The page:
Surgeons Need to Redefine Their Relationship With The Central Sterile Processing Department To Decrease Infections
The past decade, and especially the past 3 years of the pandemic, have taught us a great deal of lessons as it relates to sterile processing and the need to prevent surgical site infections (SSIs). This, of course, is not just by happenstance. In fact, hospitals have intentionally invested an extraordinary amount of time, precious resources, and the almighty dollar to learn more about the measures needed to give the best care possible.
Whether it is proper hand hygiene, hair removal on the site of the surgery, or giving the appropriately timed antibiotics, hospitals are truly taking SSIs very seriously and that is a very good thing. Yet, on the other hand, hospitals are still falling behind on a critical aspect of infection safety: the central sterile processing department (CSPD).
Central sterile processing is the first link in the chain of infection prevention. Its role is to decontaminate, clean, inspect and sterilize instrumentation for future use. However, failure to do so can introduce pathogens into the OR, increasing the risk for SSIs. The major problem is a lack of awareness of the importance of this step.
In U.S. hospitals, SSIs are a major problem and a significant patient safety issue. They affect a significant number of the patients and can have devastating consequences, including long-term disability (http://bit.ly/ 2OfAssJ) and worse outcomes (BMJ Open 2016;6:e007224). Most hospitals have made substantial process changes to improve intraoperative safety, but these gains are vulnerable to weaknesses in the CSPD.
Nearly 1.5 million surgical procedures were performed in 2019. Cases declined in 2020 because of COVID-19, but experts are predicting a spike this year, with further growth in the surgical market from 2022 to 2025 (http://bit.ly/ 30uwTe2).
Surgical site infections are the third most expensive type of health care–acquired infection, costing nearly $21,000 per patient case. Some estimates raise that cost to $90,000. It’s estimated that the total cost of SSIs to the U.S. health care system ranges from $3.5 billion to $10 billion annually (bit.ly/3cfPbVB).
In addition, in 2015, the Centers for Medicare & Medicaid Services began to penalize hospitals for high rates of SSIs along with other health care–acquired conditions. Because these SSIs dramatically increase the risk for rehospitalization, hospitals are more vulnerable to readmission penalties (Table).
These safety and financial issues make a very compelling argument for timely preventive action (Langenbecks Arch Surg 2011;396:453-459). A surgeon who knows more about CSPD can have a positive effect on their own practice. When surgeons engage directly with hospital leaders to create a strong process for preventing SSIs, patient safety surely will increase.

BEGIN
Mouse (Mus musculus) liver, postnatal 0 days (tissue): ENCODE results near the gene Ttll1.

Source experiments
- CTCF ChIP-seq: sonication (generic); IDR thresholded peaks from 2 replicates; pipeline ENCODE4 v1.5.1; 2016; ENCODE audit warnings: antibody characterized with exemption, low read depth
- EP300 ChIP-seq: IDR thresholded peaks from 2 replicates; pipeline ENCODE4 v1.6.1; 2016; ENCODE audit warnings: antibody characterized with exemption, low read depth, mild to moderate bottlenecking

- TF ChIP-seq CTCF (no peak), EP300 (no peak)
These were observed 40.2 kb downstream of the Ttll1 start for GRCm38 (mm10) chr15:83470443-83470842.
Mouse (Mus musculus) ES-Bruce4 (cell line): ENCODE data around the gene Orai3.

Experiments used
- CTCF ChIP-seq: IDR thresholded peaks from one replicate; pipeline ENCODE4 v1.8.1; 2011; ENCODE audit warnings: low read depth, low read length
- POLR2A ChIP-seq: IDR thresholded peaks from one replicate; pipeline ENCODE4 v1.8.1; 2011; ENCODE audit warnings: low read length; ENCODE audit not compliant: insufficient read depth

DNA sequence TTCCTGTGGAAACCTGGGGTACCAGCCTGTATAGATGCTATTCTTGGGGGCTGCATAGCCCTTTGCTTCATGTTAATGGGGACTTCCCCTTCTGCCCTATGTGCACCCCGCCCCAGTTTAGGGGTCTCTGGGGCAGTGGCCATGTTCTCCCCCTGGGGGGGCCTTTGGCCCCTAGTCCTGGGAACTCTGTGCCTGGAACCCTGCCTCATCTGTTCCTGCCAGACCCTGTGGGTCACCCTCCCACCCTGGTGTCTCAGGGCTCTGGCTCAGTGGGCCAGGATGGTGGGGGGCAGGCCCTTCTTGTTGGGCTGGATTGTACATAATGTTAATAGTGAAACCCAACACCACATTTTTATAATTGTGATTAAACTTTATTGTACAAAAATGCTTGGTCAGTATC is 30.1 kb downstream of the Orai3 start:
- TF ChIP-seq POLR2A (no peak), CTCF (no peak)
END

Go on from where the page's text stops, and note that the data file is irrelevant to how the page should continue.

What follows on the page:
Going Behind Closed Doors
A CSPD orientation program designed to educate surgeons represents a low-cost, high-impact opportunity that not only drives the alignment between key customers of the OR, but can improve safety and efficiency.
Individual and small group tours are an important start, and can give the surgeon a general overview of the inner workings of the CSPD and how it may affect their practice. To increase the return on investment, a more robust program can be created by taking this concept further and allowing the leaders to present at a department of surgery meeting. Once established, the leaders can grow the orientation program and combine it with the introduction of a quarterly surgeon satisfaction survey.
Program components can consist of the following:
- Walk through each area of the department.
- Detail the time it takes for accomplishing each step.
- Explain the equipment used in the process.
- Introduce surgeons to the staff responsible for their instruments.
What’s There to Learn?
Efficient turnover of instrumentation can help ensure the surgical team has the necessary equipment to perform its procedures. However, far too often when instrumentation is missing, the CSPD gets the blame. When surgeons have a better understanding of the department and its inner workings, they can begin to truly understand where the issues lie.
First and foremost, knowing your set inventory is critical. When a surgeon schedules five procedures for the day and the hospital has only three instrument sets, delays are inevitable. Most organizations require loaner instrumentation to arrive 24 to 48 hours before the surgery to ensure it has been properly inventoried, inspected, decontaminated, reassembled, sterilized and packaged. Also important to note, it takes on average three to four hours for an instrument set to be properly processed, and that’s a low estimate. In this scenario, it’s called an instrument turnover.
So, when the surgeon asks why their case is delayed and the circulating nurse says the instruments are not ready, it’s easy to see why the CSPD would be blamed. The truth is the department most likely had requested additional instrumentation to improve processes; however, due to the high cost of instrumentation, the request probably was denied.
Finally, consistent turnover of instrumentation can result in corners being cut and a greater possibility that something was missed, which can have devastating consequences.